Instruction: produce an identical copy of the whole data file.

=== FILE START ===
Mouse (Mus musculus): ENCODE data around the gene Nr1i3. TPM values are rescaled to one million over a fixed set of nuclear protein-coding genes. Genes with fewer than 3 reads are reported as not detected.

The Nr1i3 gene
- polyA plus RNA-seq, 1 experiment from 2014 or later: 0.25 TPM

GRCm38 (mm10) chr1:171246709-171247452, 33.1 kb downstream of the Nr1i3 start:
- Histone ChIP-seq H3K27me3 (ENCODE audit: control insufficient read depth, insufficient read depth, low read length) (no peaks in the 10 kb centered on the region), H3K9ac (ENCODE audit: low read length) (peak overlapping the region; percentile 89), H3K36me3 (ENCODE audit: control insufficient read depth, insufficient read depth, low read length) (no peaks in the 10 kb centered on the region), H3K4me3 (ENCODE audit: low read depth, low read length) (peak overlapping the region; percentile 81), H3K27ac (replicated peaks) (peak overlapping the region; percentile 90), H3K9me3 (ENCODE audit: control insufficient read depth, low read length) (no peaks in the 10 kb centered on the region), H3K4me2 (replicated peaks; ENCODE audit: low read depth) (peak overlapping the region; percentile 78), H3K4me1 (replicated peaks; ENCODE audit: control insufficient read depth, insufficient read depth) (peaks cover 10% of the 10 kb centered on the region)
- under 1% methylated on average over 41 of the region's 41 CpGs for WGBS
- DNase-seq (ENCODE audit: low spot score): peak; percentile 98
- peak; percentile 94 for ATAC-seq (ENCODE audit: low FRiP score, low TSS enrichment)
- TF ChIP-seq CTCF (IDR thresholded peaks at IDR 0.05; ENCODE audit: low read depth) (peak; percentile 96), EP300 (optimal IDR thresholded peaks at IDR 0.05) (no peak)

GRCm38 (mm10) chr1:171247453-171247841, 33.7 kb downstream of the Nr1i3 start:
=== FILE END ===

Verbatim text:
Mouse (Mus musculus): ENCODE data around the gene Nr1i3. TPM values are rescaled to one million over a fixed set of nuclear protein-coding genes. Genes with fewer than 3 reads are reported as not detected.

The Nr1i3 gene
- polyA plus RNA-seq, 1 experiment from 2014 or later: 0.25 TPM

GRCm38 (mm10) chr1:171246709-171247452, 33.1 kb downstream of the Nr1i3 start:
- Histone ChIP-seq H3K27me3 (ENCODE audit: control insufficient read depth, insufficient read depth, low read length) (no peaks in the 10 kb centered on the region), H3K9ac (ENCODE audit: low read length) (peak overlapping the region; percentile 89), H3K36me3 (ENCODE audit: control insufficient read depth, insufficient read depth, low read length) (no peaks in the 10 kb centered on the region), H3K4me3 (ENCODE audit: low read depth, low read length) (peak overlapping the region; percentile 81), H3K27ac (replicated peaks) (peak overlapping the region; percentile 90), H3K9me3 (ENCODE audit: control insufficient read depth, low read length) (no peaks in the 10 kb centered on the region), H3K4me2 (replicated peaks; ENCODE audit: low read depth) (peak overlapping the region; percentile 78), H3K4me1 (replicated peaks; ENCODE audit: control insufficient read depth, insufficient read depth) (peaks cover 10% of the 10 kb centered on the region)
- under 1% methylated on average over 41 of the region's 41 CpGs for WGBS
- DNase-seq (ENCODE audit: low spot score): peak; percentile 98
- peak; percentile 94 for ATAC-seq (ENCODE audit: low FRiP score, low TSS enrichment)
- TF ChIP-seq CTCF (IDR thresholded peaks at IDR 0.05; ENCODE audit: low read depth) (peak; percentile 96), EP300 (optimal IDR thresholded peaks at IDR 0.05) (no peak)

GRCm38 (mm10) chr1:171247453-171247841, 33.7 kb downstream of the Nr1i3 start: